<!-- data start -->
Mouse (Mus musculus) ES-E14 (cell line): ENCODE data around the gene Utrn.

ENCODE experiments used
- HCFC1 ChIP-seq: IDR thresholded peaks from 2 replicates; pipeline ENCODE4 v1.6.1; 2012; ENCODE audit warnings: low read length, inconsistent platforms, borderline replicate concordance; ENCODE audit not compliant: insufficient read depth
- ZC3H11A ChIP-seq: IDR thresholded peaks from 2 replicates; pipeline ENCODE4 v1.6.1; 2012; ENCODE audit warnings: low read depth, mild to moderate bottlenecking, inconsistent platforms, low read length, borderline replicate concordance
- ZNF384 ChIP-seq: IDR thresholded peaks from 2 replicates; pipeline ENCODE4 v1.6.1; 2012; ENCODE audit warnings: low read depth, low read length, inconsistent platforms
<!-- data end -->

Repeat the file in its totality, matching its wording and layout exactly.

Mouse (Mus musculus) ES-E14 (cell line): ENCODE data around the gene Utrn.

ENCODE experiments used
- HCFC1 ChIP-seq: IDR thresholded peaks from 2 replicates; pipeline ENCODE4 v1.6.1; 2012; ENCODE audit warnings: low read length, inconsistent platforms, borderline replicate concordance; ENCODE audit not compliant: insufficient read depth
- ZC3H11A ChIP-seq: IDR thresholded peaks from 2 replicates; pipeline ENCODE4 v1.6.1; 2012; ENCODE audit warnings: low read depth, mild to moderate bottlenecking, inconsistent platforms, low read length, borderline replicate concordance
- ZNF384 ChIP-seq: IDR thresholded peaks from 2 replicates; pipeline ENCODE4 v1.6.1; 2012; ENCODE audit warnings: low read depth, low read length, inconsistent platforms